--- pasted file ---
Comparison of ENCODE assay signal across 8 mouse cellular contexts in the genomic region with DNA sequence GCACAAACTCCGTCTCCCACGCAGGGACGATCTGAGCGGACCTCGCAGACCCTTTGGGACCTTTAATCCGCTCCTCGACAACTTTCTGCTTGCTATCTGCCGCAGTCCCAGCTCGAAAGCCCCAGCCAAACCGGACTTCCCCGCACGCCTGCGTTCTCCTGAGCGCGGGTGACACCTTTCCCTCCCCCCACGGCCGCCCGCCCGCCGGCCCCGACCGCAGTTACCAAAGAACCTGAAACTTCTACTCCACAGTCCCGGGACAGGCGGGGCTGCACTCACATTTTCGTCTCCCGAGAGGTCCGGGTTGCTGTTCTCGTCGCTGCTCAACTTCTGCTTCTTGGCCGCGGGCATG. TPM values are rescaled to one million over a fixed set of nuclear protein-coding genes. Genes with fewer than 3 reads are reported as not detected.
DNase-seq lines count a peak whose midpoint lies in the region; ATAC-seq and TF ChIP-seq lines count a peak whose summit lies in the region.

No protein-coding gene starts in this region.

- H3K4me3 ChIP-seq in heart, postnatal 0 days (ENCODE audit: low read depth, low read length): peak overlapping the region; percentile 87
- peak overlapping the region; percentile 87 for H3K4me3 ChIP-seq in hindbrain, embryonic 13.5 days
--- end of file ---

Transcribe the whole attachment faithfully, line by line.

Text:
Comparison of ENCODE assay signal across 8 mouse cellular contexts in the genomic region with DNA sequence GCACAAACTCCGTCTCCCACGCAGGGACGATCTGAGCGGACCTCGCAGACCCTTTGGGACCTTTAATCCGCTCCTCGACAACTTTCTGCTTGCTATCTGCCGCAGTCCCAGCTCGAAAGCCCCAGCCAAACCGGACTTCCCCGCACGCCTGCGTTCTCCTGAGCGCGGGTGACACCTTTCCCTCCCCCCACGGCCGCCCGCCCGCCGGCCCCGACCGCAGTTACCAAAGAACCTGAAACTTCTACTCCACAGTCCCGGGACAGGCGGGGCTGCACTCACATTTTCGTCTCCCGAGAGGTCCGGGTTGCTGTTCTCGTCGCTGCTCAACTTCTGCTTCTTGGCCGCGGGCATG. TPM values are rescaled to one million over a fixed set of nuclear protein-coding genes. Genes with fewer than 3 reads are reported as not detected.
DNase-seq lines count a peak whose midpoint lies in the region; ATAC-seq and TF ChIP-seq lines count a peak whose summit lies in the region.

No protein-coding gene starts in this region.

- H3K4me3 ChIP-seq in heart, postnatal 0 days (ENCODE audit: low read depth, low read length): peak overlapping the region; percentile 87
- peak overlapping the region; percentile 87 for H3K4me3 ChIP-seq in hindbrain, embryonic 13.5 days